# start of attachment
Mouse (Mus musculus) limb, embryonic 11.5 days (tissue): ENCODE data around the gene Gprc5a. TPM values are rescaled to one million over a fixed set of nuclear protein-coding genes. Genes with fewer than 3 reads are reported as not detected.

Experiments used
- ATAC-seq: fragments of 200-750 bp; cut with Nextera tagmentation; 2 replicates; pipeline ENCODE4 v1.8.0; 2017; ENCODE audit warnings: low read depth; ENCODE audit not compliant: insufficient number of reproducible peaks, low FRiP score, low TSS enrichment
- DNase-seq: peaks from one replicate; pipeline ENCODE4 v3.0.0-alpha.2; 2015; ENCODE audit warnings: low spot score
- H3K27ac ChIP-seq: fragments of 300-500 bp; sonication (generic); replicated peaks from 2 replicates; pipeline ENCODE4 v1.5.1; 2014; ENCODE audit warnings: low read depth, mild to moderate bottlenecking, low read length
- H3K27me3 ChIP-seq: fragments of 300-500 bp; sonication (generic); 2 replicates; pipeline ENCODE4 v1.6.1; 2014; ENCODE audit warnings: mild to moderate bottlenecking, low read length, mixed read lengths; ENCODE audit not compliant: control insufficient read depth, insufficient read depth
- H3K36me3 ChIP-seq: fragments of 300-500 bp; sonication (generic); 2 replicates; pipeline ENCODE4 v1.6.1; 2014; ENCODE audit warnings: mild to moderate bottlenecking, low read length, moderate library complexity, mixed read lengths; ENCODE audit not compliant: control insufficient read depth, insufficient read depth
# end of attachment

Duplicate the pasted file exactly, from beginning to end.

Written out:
Mouse (Mus musculus) limb, embryonic 11.5 days (tissue): ENCODE data around the gene Gprc5a. TPM values are rescaled to one million over a fixed set of nuclear protein-coding genes. Genes with fewer than 3 reads are reported as not detected.

Experiments used
- ATAC-seq: fragments of 200-750 bp; cut with Nextera tagmentation; 2 replicates; pipeline ENCODE4 v1.8.0; 2017; ENCODE audit warnings: low read depth; ENCODE audit not compliant: insufficient number of reproducible peaks, low FRiP score, low TSS enrichment
- DNase-seq: peaks from one replicate; pipeline ENCODE4 v3.0.0-alpha.2; 2015; ENCODE audit warnings: low spot score
- H3K27ac ChIP-seq: fragments of 300-500 bp; sonication (generic); replicated peaks from 2 replicates; pipeline ENCODE4 v1.5.1; 2014; ENCODE audit warnings: low read depth, mild to moderate bottlenecking, low read length
- H3K27me3 ChIP-seq: fragments of 300-500 bp; sonication (generic); 2 replicates; pipeline ENCODE4 v1.6.1; 2014; ENCODE audit warnings: mild to moderate bottlenecking, low read length, mixed read lengths; ENCODE audit not compliant: control insufficient read depth, insufficient read depth
- H3K36me3 ChIP-seq: fragments of 300-500 bp; sonication (generic); 2 replicates; pipeline ENCODE4 v1.6.1; 2014; ENCODE audit warnings: mild to moderate bottlenecking, low read length, moderate library complexity, mixed read lengths; ENCODE audit not compliant: control insufficient read depth, insufficient read depth